American Sugar Refining Company records
Language of Materials
The American Sugar Refining Company operated a refinery in Williamsburg, Brooklyn, for nearly 150 years and employed, at its height, over 4,500 people at a time. Founded in 1807 as Wm. and F.C. Havemeyer, the company went through many name and ownership changes, eventually incorporating as American Sugar Refining Company in 1891, and is today known as Domino Foods, Inc. This collection includes annual reports describing the business operations of the firm (1907-1951), publications featuring photographs and stories about some of those workers (1876-circa 2000), and items relating to a Domino Sugar refinery labor dispute (1999-2001).
The American Sugar Refining Company originated in the very early part of the nineteenth century. Within one hundred years, it was a major employer in Brooklyn, where it developed a number of innovations in sugar refining.
William Havemeyer, a German immigrant who arrived in the United States in 1799, founded the first incarnation of the company. He operated Mr. Seaman's refinery on Pine Street in Manhattan, where his brother Frederick joined him; together, they opened their own plant in 1807, Wm. and F.C. Havemeyer, on Vandam Street. By 1859, the firm was known as Havemeyer, Townsend and Co. Refinery, but it remained in the control of the Havemeyer family. They relocated to Kent Avenue in Williamsburg, Brooklyn that year in order to take advantage of available open space, a deep harbor, and an abundant labor pool. In 1861, the name of the firm changed again to Havemeyers and Elder. Other refineries joined them on the Brooklyn waterfront and, in 1887, Henry O. Havemeyer organized the Sugar Refineries Company, which successfully consolidated these nine local refineries as well as another eleven nationwide. The new company became known as the Sugar Trust and was responsible for refining 75 percent of the nation's sugar.
Because the Sugar Trust came under legal scrutiny, the Havemeyers dissolved the company and incorporated as the American Sugar Refining Company in 1891. The following year, that company purchased the E. C. Knight Company. As a result, by 1907 the American Sugar Refining Company controlled 98 percent of the national production of sugar. However, the company withstood challenge as a monopoly when the Supreme Court ruled that manufacturing -- in this case, refining -- was a local activity not subject to congressional regulation of interstate commerce.
Responding to popular and congressional pressure, the Company, which patented the name Domino Sugar in 1901, began to focus on the production of raw and cane sugar in Cuba. Consequently, its share of the refining business dropped steadily, to 72 percent in 1911 and to 24 percent in 1922. With the development of government controls to foster competition, its share of the refining market continued to shrink to 17 percent by the 1940s. The company remained a major employer along the Brooklyn waterfront throughout the 20th century.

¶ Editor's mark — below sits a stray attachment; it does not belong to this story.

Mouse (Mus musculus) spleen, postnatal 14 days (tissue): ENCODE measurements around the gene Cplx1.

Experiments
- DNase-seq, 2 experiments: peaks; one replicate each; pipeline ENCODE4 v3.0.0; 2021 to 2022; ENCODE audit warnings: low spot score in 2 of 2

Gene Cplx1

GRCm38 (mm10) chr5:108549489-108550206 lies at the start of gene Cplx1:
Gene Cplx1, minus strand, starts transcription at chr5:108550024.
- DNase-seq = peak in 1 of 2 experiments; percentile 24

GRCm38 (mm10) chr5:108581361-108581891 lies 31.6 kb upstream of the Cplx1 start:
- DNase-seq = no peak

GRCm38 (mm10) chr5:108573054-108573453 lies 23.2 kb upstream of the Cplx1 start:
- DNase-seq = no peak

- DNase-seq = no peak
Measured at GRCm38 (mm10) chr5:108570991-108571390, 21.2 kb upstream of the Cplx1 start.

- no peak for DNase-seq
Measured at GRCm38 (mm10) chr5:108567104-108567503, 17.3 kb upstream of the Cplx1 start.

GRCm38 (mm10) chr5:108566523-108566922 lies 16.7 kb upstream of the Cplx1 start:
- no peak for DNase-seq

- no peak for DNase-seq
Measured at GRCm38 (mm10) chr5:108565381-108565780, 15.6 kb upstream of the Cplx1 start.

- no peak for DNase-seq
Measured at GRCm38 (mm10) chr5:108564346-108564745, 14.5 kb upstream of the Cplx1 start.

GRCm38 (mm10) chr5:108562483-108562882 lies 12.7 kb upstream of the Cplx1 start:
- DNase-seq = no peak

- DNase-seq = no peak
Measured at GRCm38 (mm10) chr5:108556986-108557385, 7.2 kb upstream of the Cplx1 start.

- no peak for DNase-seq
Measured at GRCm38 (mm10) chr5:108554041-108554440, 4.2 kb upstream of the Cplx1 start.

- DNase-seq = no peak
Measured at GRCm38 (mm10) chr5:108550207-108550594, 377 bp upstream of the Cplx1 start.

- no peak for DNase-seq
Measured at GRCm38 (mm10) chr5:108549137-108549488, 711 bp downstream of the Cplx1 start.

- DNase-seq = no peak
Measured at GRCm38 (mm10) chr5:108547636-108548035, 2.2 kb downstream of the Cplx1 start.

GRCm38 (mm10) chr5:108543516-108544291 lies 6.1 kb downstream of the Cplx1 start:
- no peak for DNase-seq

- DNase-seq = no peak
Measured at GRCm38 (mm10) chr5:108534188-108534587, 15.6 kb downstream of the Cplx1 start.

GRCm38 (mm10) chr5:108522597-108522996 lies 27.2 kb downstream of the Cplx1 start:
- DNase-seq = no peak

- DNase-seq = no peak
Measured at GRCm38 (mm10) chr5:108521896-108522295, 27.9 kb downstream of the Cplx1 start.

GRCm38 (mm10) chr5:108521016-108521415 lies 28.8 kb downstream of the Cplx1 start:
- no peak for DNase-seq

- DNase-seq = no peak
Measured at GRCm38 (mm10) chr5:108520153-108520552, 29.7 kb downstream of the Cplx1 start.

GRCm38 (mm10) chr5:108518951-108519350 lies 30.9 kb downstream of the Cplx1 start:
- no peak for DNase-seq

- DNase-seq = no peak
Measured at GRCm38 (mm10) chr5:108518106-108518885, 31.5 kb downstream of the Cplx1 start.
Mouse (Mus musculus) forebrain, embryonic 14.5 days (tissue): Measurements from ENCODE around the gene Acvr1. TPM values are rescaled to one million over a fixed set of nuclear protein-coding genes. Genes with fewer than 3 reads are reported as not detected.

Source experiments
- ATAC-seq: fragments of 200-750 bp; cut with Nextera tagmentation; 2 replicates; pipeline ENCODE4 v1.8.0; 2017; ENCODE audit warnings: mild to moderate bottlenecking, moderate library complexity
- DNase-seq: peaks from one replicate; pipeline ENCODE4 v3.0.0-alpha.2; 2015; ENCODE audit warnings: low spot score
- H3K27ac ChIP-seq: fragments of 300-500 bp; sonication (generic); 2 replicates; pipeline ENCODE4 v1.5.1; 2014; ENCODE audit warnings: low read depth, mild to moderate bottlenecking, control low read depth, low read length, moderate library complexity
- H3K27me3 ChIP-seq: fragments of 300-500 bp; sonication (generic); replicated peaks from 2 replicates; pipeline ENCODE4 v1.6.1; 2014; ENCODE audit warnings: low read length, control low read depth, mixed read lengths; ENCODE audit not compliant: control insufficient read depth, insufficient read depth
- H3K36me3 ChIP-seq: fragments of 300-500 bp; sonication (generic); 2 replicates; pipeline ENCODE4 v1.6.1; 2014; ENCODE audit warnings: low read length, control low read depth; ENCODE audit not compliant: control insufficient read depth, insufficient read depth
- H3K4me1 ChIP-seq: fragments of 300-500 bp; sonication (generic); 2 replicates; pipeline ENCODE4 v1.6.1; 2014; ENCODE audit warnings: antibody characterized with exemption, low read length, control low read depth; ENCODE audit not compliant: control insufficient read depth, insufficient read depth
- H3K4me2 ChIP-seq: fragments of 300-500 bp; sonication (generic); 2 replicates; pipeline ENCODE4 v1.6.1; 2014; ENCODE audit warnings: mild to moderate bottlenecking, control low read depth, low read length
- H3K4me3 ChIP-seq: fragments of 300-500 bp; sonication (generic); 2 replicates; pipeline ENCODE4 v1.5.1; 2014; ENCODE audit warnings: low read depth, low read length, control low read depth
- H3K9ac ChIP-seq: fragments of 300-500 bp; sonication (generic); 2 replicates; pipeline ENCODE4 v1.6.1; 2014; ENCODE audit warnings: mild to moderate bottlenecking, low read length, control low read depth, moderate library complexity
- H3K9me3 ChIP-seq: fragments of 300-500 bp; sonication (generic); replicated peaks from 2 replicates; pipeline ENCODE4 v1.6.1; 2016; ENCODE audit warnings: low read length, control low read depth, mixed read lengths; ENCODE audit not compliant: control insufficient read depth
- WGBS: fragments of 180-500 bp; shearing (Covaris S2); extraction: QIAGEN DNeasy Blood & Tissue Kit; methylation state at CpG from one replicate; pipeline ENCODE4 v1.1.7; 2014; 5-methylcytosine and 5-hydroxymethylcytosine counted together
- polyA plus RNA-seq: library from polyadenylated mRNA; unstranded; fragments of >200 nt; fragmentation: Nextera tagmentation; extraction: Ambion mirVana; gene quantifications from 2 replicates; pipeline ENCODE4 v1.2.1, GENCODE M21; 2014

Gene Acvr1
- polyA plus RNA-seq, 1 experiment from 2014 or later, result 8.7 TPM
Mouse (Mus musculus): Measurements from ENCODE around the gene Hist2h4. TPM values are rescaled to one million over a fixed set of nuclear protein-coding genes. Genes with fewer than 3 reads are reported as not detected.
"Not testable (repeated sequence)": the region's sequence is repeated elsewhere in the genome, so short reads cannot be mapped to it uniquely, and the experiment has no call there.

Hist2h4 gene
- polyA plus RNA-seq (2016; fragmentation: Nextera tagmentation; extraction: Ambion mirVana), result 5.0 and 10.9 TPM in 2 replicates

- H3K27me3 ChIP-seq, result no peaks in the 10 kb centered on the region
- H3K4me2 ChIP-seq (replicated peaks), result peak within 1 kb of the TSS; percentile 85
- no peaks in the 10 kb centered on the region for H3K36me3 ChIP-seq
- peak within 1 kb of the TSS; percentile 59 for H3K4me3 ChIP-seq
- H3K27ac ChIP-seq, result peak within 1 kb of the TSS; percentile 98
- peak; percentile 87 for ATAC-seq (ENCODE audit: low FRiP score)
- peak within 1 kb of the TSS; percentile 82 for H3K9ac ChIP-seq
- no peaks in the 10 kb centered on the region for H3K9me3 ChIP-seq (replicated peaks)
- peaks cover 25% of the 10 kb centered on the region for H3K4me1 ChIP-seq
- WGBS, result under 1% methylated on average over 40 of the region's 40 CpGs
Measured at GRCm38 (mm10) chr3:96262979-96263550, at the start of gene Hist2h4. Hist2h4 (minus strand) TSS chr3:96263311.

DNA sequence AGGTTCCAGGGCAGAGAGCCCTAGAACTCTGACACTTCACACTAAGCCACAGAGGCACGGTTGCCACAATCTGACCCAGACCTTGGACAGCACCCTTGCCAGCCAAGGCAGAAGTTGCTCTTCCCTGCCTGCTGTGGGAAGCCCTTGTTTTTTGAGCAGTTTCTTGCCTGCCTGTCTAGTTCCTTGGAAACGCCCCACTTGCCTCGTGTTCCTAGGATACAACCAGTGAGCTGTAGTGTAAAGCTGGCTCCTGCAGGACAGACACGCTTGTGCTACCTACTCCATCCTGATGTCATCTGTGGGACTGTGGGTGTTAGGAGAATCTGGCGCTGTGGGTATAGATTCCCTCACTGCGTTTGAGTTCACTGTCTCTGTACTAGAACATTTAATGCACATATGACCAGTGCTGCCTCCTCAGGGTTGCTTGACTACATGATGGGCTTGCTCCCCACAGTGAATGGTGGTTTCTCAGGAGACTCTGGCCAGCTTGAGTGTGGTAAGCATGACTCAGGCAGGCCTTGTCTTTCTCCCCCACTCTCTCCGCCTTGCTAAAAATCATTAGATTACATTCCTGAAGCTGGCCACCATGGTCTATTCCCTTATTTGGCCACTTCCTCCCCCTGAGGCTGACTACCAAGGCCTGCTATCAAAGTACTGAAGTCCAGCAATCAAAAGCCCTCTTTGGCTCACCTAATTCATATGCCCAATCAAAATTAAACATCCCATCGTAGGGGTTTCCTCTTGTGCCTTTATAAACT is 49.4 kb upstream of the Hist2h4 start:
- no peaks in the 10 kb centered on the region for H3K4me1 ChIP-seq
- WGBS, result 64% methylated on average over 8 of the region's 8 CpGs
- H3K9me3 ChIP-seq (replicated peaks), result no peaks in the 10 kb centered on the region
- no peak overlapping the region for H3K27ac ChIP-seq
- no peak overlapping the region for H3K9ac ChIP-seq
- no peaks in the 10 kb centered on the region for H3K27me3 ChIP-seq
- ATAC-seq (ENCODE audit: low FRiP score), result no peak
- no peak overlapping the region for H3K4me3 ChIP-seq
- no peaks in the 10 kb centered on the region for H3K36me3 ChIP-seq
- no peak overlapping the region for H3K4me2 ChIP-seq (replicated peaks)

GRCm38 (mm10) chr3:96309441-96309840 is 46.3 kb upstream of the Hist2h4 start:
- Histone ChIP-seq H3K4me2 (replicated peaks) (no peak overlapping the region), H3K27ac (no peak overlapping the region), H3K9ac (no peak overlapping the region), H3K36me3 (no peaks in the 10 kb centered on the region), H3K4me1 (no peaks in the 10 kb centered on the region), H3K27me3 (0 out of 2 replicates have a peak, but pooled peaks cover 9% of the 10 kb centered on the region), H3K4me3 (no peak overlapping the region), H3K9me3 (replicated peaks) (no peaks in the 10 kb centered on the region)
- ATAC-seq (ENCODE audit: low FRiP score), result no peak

In 1970, the company changed its name to Amstar Corporation, and it was purchased by the British concern Taft and Lyle in 1988. Following a lengthy strike, the company, now known as Domino Foods, Inc., shut down its Brooklyn operations by the end of 2004. In 2007, the New York City Landmarks Preservation Commission designated the 1884 refinery -- consisting of the filter house, the pan house and the finishing house -- a landmark.
The collection is organized into four series:
Series 1: Annual Reports and Stockholder Communications, 1907-1951
Series 2: The American Sugar Family (periodical), 1920-1921
Series 3: Publications, 1876-circa 2000
Series 4: Domino Sugar refinery labor dispute, 1999-2001
Scope and Contents
The bulk of the collection consists of The American Sugar Refining Company annual reports for 1907 through 1951, with some reports missing. The collection also includes many issues of a company periodical, The American Sugar Family, published in 1920 and 1921. It featured articles on sugar production and refining as well as photographs of and stories about company employees in each of its five plants, including the one on the Brooklyn waterfront. The collection also includes various other pamphlets, articles and images by and about The American Sugar Refining Company, dating from 1918 through circa 2000. Finally, the collection contains picket signs and flyers from the 1999-2001 Domino Sugar refinery labor dispute.